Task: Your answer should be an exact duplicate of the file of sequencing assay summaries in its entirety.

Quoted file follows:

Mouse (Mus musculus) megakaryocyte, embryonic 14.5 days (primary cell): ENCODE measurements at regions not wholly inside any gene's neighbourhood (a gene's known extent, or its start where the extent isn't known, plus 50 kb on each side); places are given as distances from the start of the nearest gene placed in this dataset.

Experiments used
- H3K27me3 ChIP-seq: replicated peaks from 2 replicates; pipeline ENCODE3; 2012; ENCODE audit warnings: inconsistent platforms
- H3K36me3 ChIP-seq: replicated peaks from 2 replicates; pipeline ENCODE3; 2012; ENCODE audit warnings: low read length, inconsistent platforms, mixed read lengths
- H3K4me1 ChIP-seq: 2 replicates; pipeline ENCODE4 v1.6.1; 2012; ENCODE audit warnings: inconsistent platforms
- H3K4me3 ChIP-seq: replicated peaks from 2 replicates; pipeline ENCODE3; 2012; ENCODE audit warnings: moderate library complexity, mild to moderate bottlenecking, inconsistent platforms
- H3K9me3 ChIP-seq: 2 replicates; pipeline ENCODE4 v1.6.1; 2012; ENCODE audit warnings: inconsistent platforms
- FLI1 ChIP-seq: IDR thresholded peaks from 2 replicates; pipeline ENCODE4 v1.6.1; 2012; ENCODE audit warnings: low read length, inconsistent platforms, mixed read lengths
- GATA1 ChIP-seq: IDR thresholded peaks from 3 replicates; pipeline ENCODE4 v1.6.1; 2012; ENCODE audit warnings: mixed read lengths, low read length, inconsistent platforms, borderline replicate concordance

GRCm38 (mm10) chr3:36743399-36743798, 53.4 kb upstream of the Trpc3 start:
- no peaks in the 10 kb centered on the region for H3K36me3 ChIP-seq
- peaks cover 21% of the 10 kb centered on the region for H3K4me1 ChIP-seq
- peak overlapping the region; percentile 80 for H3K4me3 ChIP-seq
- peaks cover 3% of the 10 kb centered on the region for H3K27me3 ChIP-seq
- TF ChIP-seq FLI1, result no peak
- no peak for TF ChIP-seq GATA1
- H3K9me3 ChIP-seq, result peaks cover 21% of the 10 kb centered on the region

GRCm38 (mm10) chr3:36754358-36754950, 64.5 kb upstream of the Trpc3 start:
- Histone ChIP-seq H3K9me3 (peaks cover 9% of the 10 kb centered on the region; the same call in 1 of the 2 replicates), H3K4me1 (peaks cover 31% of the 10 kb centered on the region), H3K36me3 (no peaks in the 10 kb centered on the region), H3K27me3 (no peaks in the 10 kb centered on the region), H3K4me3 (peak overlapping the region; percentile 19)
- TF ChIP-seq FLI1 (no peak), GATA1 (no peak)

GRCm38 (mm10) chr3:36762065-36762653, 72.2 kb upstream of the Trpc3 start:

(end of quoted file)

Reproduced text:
Mouse (Mus musculus) megakaryocyte, embryonic 14.5 days (primary cell): ENCODE measurements at regions not wholly inside any gene's neighbourhood (a gene's known extent, or its start where the extent isn't known, plus 50 kb on each side); places are given as distances from the start of the nearest gene placed in this dataset.

Experiments used
- H3K27me3 ChIP-seq: replicated peaks from 2 replicates; pipeline ENCODE3; 2012; ENCODE audit warnings: inconsistent platforms
- H3K36me3 ChIP-seq: replicated peaks from 2 replicates; pipeline ENCODE3; 2012; ENCODE audit warnings: low read length, inconsistent platforms, mixed read lengths
- H3K4me1 ChIP-seq: 2 replicates; pipeline ENCODE4 v1.6.1; 2012; ENCODE audit warnings: inconsistent platforms
- H3K4me3 ChIP-seq: replicated peaks from 2 replicates; pipeline ENCODE3; 2012; ENCODE audit warnings: moderate library complexity, mild to moderate bottlenecking, inconsistent platforms
- H3K9me3 ChIP-seq: 2 replicates; pipeline ENCODE4 v1.6.1; 2012; ENCODE audit warnings: inconsistent platforms
- FLI1 ChIP-seq: IDR thresholded peaks from 2 replicates; pipeline ENCODE4 v1.6.1; 2012; ENCODE audit warnings: low read length, inconsistent platforms, mixed read lengths
- GATA1 ChIP-seq: IDR thresholded peaks from 3 replicates; pipeline ENCODE4 v1.6.1; 2012; ENCODE audit warnings: mixed read lengths, low read length, inconsistent platforms, borderline replicate concordance

GRCm38 (mm10) chr3:36743399-36743798, 53.4 kb upstream of the Trpc3 start:
- no peaks in the 10 kb centered on the region for H3K36me3 ChIP-seq
- peaks cover 21% of the 10 kb centered on the region for H3K4me1 ChIP-seq
- peak overlapping the region; percentile 80 for H3K4me3 ChIP-seq
- peaks cover 3% of the 10 kb centered on the region for H3K27me3 ChIP-seq
- TF ChIP-seq FLI1, result no peak
- no peak for TF ChIP-seq GATA1
- H3K9me3 ChIP-seq, result peaks cover 21% of the 10 kb centered on the region

GRCm38 (mm10) chr3:36754358-36754950, 64.5 kb upstream of the Trpc3 start:
- Histone ChIP-seq H3K9me3 (peaks cover 9% of the 10 kb centered on the region; the same call in 1 of the 2 replicates), H3K4me1 (peaks cover 31% of the 10 kb centered on the region), H3K36me3 (no peaks in the 10 kb centered on the region), H3K27me3 (no peaks in the 10 kb centered on the region), H3K4me3 (peak overlapping the region; percentile 19)
- TF ChIP-seq FLI1 (no peak), GATA1 (no peak)

GRCm38 (mm10) chr3:36762065-36762653, 72.2 kb upstream of the Trpc3 start: